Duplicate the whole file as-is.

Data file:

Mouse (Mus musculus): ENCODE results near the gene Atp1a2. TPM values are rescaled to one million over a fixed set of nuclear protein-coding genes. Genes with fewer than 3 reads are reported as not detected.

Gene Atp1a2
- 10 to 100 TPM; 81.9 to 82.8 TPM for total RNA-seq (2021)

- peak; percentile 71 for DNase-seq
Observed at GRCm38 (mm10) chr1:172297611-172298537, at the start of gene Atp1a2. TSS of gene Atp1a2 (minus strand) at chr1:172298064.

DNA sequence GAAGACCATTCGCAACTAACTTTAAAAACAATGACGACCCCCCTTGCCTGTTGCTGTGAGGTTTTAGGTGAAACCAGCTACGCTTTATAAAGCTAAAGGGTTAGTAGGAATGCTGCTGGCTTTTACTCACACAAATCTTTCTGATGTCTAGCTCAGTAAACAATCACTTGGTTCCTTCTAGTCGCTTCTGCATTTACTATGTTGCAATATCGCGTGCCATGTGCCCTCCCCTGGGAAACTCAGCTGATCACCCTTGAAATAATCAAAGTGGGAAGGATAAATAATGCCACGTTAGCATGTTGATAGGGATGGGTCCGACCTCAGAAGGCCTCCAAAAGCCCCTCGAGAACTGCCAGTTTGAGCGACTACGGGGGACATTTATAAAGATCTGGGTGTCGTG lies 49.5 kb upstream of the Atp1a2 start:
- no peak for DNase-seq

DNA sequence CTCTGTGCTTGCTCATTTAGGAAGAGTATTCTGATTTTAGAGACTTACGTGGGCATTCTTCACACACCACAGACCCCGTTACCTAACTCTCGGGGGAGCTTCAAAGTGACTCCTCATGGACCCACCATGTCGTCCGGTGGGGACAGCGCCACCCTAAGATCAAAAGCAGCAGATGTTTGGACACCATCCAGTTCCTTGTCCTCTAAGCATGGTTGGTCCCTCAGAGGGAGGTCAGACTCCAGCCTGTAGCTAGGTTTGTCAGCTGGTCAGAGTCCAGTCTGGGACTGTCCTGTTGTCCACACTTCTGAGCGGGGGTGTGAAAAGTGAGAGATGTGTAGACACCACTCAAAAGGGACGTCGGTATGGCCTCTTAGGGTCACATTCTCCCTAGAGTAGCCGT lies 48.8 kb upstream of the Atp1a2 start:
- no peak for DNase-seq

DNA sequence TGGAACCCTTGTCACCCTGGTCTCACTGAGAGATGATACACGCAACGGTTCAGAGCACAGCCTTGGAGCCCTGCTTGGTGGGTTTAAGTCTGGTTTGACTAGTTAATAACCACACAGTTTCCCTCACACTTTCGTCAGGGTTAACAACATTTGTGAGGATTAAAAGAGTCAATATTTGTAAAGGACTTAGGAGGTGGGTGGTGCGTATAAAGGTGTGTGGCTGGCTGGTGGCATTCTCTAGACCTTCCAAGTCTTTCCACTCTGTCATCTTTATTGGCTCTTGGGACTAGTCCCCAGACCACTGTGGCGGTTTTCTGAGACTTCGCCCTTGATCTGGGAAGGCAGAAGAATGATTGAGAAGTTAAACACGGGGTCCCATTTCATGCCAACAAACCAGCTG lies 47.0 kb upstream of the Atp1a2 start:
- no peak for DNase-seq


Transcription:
Mouse (Mus musculus): ENCODE results near the gene Atp1a2. TPM values are rescaled to one million over a fixed set of nuclear protein-coding genes. Genes with fewer than 3 reads are reported as not detected.

Gene Atp1a2
- 10 to 100 TPM; 81.9 to 82.8 TPM for total RNA-seq (2021)

- peak; percentile 71 for DNase-seq
Observed at GRCm38 (mm10) chr1:172297611-172298537, at the start of gene Atp1a2. TSS of gene Atp1a2 (minus strand) at chr1:172298064.

DNA sequence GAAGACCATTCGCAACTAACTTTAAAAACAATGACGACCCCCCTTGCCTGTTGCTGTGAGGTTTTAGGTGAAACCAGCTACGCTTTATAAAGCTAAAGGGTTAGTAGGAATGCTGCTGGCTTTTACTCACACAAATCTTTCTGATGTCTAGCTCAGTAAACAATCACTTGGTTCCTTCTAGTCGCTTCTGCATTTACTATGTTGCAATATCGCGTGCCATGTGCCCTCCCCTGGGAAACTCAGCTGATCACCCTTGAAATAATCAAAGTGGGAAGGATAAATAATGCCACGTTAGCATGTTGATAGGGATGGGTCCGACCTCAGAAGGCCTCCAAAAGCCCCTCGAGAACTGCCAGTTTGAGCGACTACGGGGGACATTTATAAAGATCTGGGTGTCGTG lies 49.5 kb upstream of the Atp1a2 start:
- no peak for DNase-seq

DNA sequence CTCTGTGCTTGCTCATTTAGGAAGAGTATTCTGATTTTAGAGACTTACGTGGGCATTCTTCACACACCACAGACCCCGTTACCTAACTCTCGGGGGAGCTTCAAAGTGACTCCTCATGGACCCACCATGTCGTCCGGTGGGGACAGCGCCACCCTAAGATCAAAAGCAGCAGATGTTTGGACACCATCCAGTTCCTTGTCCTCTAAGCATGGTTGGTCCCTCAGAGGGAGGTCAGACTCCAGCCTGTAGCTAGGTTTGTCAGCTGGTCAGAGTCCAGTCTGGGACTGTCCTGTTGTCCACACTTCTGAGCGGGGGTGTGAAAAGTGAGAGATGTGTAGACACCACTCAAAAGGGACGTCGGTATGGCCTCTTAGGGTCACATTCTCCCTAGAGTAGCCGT lies 48.8 kb upstream of the Atp1a2 start:
- no peak for DNase-seq

DNA sequence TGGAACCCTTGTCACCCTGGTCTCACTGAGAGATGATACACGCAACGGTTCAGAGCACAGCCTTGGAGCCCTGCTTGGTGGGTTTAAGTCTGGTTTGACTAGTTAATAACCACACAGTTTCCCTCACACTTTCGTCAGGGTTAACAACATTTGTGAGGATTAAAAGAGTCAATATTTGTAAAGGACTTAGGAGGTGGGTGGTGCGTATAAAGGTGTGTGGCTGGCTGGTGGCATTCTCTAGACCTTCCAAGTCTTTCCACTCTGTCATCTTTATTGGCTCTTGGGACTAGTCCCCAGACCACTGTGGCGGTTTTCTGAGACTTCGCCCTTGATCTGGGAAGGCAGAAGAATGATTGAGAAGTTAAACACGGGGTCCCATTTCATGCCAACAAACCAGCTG lies 47.0 kb upstream of the Atp1a2 start:
- no peak for DNase-seq